An introduction to mathematics for economics by Akihito Asano

By Akihito Asano

''An advent to arithmetic for Economics introduces quantitative tips on how to scholars of economics and finance in a succinct and obtainable kind. The introductory nature of this textbook capacity a historical past in economics isn't really crucial, because it goals to aid scholars delight in that studying arithmetic is suitable to their total realizing of the topic. financial and monetary purposes are defined in Read more...

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What is y 3 in terms of q? This can be solved by directly applying the definition of the power: y3 = q4 3 = q 4 · q 4 · q 4 = q 4+4+4 = q 4×3 = q 12 . 2 n = q mn . 3) 1 2 Up to this point, m and n were implicitly treated as integers and hence numbers were raised to some integers. But numbers need not be raised to integers only and the power rules can be applied for non-integers as well. To delve into this issue, let us look at the following statement: q n = y. 3) that: Non-integer powers, particularly q n = y n ×n = y n 1 1 and hence: 1 q = yn ≡ n , √ n y.

Recall the real line we discussed previously. 2. The plane made by these two lines (just imagine placing a piece of paper on the two lines) is called the coordinate plane. The horizontal line is called the horizontal axis and the other one is called the vertical axis. The intersection of the two axes is called the origin. Let us think of the case where x is taken on the horizontal axis and y is taken on the vertical axis. When you draw the coordinate plane, it is important that you write down what you take on the two axes.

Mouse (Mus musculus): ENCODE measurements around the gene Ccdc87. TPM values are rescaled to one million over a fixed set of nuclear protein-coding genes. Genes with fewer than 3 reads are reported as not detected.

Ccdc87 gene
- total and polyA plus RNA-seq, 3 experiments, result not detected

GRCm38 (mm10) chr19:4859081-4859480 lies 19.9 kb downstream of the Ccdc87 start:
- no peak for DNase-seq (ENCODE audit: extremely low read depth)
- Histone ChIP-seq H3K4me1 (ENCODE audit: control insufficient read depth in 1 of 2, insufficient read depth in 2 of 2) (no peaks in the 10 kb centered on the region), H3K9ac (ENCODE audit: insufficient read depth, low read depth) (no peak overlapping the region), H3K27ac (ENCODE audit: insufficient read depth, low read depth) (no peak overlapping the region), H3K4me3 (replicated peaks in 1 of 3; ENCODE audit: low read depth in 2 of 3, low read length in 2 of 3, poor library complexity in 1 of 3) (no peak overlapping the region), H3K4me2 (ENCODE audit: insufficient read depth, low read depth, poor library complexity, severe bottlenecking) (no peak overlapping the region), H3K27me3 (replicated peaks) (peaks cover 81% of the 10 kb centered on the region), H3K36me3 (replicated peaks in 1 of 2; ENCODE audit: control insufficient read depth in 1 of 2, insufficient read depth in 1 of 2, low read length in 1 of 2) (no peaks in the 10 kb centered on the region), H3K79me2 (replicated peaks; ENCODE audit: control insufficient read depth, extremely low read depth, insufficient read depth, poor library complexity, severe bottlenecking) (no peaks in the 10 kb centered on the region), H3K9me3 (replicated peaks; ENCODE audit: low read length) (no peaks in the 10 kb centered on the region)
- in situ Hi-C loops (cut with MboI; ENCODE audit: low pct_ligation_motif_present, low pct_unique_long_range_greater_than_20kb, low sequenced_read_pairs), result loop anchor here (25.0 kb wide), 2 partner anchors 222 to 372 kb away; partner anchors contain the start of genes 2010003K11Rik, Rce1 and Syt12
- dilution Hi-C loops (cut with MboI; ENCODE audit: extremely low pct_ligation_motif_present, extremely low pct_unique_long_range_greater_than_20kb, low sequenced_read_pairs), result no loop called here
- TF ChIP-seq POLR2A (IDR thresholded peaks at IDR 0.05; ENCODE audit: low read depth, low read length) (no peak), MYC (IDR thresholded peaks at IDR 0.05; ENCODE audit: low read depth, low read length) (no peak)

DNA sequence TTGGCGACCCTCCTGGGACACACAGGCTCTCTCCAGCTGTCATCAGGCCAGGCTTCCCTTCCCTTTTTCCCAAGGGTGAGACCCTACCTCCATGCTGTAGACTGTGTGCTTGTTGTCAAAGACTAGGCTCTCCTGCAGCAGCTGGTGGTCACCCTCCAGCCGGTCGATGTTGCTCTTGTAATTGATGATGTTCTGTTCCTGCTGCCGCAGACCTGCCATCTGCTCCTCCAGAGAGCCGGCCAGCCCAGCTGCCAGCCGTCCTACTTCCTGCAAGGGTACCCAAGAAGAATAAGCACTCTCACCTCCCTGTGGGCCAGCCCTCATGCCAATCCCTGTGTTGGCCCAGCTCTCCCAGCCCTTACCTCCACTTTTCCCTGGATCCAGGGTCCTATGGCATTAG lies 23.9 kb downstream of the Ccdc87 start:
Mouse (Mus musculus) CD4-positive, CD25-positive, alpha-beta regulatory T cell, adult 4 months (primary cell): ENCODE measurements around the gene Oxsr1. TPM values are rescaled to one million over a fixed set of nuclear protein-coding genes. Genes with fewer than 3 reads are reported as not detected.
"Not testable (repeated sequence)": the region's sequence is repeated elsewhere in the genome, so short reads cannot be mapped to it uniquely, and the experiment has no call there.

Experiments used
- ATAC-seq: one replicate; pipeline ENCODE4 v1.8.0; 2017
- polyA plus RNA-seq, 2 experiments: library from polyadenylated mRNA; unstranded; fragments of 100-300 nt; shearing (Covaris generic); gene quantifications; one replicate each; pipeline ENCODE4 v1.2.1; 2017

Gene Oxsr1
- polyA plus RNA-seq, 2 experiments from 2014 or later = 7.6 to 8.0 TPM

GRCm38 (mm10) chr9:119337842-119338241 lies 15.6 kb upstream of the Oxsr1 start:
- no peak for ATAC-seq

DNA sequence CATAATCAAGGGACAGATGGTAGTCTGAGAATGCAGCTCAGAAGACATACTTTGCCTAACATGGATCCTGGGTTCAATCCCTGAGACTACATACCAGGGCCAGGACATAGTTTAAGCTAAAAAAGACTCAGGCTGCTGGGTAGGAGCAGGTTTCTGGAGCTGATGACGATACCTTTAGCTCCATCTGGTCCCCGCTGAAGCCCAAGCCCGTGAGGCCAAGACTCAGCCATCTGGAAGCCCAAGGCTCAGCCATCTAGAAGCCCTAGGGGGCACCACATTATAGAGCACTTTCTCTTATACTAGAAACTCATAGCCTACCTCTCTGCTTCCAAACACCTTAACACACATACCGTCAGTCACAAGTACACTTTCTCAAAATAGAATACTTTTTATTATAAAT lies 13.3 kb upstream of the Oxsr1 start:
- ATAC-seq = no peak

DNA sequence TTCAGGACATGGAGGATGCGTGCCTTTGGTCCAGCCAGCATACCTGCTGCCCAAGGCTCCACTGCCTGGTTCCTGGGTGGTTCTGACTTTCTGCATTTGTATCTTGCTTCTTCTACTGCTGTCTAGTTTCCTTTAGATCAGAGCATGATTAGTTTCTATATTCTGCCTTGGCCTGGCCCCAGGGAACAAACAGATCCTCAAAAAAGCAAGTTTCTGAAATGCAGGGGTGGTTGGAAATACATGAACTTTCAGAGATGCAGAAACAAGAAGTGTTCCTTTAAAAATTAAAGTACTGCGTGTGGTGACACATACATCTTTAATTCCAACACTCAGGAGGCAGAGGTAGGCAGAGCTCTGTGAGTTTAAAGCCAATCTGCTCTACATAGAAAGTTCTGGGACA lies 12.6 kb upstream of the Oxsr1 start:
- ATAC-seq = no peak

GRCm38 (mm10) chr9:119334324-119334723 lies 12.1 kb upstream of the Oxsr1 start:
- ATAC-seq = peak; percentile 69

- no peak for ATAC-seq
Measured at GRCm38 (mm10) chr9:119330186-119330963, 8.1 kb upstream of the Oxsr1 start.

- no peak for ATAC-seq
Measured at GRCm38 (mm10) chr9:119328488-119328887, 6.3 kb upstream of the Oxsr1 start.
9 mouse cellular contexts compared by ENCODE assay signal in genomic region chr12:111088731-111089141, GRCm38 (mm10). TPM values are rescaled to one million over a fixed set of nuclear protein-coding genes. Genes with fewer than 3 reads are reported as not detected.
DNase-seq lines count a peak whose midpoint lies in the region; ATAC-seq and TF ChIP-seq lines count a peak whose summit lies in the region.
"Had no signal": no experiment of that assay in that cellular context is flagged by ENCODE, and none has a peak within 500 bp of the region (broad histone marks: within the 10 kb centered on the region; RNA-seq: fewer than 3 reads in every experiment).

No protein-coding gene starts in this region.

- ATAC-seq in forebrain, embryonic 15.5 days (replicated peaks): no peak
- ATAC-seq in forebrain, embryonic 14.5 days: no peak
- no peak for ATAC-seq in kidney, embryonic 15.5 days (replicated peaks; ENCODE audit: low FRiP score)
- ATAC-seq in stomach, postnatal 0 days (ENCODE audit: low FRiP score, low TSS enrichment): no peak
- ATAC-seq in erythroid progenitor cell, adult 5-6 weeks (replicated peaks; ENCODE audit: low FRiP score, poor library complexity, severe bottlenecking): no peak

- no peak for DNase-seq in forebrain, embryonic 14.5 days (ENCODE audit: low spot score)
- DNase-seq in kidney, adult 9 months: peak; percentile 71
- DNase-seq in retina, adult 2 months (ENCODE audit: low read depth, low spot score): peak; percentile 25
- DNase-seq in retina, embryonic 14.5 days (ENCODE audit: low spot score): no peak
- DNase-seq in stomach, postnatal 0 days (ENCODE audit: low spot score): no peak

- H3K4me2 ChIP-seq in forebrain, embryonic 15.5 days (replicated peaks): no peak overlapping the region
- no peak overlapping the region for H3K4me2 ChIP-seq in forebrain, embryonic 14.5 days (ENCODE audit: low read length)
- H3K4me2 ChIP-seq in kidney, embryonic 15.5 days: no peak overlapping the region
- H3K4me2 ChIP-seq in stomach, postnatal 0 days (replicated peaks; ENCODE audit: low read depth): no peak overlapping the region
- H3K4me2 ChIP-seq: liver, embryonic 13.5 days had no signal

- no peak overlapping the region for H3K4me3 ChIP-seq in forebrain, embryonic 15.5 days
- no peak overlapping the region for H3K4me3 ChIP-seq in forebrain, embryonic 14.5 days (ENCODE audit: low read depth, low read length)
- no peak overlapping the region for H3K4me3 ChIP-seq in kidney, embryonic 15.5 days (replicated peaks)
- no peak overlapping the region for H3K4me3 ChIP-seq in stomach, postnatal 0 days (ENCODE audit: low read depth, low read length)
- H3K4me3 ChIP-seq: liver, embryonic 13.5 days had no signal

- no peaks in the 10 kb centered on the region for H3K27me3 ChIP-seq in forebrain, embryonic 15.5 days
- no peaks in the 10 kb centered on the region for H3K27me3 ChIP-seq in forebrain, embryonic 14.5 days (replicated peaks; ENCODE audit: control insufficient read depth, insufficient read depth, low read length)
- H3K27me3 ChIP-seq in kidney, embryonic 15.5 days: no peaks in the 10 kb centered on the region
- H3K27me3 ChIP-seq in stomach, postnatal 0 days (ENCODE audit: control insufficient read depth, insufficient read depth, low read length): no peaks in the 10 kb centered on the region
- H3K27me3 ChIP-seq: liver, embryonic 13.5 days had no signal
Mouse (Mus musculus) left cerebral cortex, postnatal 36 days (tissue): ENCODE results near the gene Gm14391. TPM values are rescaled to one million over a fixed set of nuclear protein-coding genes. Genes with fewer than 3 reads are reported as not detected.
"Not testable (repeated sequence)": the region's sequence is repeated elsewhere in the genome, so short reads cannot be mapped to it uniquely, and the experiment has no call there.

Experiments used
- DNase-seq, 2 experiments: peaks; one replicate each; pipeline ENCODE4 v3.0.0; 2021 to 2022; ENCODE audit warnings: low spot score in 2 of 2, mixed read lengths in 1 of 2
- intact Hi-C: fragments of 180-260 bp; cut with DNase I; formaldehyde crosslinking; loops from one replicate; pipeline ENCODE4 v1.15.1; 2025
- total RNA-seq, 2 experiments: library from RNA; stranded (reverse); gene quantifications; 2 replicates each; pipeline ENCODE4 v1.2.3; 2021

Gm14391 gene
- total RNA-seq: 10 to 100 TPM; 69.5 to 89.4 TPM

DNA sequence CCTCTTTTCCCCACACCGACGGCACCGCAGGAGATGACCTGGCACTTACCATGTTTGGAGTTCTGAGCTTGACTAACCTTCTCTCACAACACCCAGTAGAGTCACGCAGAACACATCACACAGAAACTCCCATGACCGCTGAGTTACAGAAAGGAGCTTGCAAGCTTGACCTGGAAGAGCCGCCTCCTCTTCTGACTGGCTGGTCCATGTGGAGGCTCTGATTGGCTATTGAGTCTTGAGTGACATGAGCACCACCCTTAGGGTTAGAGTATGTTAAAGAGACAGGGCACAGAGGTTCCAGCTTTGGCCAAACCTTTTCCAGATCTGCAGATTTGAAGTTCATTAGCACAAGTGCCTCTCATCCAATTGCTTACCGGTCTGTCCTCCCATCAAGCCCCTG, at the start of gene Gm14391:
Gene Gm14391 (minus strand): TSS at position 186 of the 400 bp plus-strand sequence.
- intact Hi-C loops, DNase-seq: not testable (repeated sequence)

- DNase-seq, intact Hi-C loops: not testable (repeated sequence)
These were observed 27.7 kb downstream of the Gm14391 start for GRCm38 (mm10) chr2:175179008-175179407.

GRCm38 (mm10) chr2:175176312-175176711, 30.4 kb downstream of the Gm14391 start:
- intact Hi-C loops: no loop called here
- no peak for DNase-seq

The above relationship can be represented as d = f (N, T ). N and T are called arguments of this function. More specifically, we say that N is the first argument and T is the second argument. To conclude this subsection, I note that a function can have more than two arguments. In general, we can write y = f (x1 , x2 , . . , xn ). It means that y is a function of n arguments, x1 , x2 , . . , xn . We will discuss the multivariate function in the context of a consumer’s utility maximisation problem in Chapter 6.

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